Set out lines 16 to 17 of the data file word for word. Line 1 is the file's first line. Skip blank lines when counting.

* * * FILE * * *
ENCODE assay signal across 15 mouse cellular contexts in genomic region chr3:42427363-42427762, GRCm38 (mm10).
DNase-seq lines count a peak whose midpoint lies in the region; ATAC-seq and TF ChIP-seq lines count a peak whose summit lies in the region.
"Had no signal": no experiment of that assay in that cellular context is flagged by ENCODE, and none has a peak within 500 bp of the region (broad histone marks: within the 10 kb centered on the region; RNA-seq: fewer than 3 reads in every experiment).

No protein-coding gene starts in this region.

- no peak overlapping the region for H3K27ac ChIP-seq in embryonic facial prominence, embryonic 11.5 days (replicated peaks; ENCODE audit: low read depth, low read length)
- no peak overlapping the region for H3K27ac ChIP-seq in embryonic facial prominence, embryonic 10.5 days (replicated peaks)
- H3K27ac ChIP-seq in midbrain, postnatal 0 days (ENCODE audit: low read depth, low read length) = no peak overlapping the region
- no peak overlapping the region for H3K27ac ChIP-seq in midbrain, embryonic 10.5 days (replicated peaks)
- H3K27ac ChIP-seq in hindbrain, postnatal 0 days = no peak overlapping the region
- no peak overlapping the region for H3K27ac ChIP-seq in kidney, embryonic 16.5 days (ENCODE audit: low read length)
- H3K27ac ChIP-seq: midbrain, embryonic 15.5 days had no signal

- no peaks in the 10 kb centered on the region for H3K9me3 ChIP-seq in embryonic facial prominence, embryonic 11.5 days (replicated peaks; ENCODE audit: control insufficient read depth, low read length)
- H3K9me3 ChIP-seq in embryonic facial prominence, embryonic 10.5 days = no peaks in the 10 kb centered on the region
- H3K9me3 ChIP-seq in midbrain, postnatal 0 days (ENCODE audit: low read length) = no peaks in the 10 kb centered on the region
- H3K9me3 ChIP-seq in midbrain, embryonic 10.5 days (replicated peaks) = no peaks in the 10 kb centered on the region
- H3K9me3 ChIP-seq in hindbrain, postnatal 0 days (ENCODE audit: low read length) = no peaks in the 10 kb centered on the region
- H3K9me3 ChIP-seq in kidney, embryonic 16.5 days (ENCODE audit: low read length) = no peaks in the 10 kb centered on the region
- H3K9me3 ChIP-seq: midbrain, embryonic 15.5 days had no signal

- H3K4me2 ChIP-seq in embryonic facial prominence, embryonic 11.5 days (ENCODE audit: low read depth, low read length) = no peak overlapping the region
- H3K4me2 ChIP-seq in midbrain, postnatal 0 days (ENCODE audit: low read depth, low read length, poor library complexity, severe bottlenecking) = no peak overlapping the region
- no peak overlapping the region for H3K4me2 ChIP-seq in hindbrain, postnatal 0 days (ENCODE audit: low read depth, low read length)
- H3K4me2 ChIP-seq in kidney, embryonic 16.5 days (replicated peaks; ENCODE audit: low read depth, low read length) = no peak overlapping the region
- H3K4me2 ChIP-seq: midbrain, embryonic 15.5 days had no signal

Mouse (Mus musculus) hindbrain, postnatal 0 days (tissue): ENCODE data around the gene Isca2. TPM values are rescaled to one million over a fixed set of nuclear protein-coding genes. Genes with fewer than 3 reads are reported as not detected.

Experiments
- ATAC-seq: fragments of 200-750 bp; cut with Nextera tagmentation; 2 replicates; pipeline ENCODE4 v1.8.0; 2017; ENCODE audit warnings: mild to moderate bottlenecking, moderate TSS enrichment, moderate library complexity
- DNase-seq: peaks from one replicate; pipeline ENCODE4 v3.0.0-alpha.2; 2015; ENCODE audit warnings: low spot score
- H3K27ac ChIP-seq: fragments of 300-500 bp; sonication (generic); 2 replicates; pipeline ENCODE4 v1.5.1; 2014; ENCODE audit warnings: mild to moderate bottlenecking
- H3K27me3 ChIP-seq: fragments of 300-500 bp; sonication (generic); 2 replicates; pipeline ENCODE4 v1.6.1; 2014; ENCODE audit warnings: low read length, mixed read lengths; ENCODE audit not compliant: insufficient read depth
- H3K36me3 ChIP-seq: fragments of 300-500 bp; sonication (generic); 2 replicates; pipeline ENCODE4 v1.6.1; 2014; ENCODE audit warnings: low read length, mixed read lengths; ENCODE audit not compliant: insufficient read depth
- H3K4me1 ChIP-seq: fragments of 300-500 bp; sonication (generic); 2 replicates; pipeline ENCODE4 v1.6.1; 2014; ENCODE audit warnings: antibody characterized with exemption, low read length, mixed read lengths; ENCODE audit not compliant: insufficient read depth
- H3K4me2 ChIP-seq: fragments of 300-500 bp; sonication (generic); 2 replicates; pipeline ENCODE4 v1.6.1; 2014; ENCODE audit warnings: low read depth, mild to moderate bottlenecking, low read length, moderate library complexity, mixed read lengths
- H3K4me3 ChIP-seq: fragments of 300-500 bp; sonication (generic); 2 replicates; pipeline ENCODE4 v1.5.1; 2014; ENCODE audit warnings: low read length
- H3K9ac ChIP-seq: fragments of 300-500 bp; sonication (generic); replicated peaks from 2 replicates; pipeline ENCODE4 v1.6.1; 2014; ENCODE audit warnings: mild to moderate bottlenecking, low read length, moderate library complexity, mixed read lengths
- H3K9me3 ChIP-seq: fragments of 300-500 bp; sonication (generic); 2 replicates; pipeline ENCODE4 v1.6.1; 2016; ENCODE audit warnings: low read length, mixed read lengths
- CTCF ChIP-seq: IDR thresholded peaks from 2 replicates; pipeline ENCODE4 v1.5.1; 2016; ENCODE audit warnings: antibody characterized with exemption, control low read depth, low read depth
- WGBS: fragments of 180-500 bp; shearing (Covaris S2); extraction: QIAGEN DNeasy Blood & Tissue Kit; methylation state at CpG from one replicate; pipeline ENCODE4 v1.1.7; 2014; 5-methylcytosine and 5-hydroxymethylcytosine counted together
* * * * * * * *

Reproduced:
- H3K9me3 ChIP-seq in hindbrain, postnatal 0 days (ENCODE audit: low read length) = no peaks in the 10 kb centered on the region
- H3K9me3 ChIP-seq in kidney, embryonic 16.5 days (ENCODE audit: low read length) = no peaks in the 10 kb centered on the region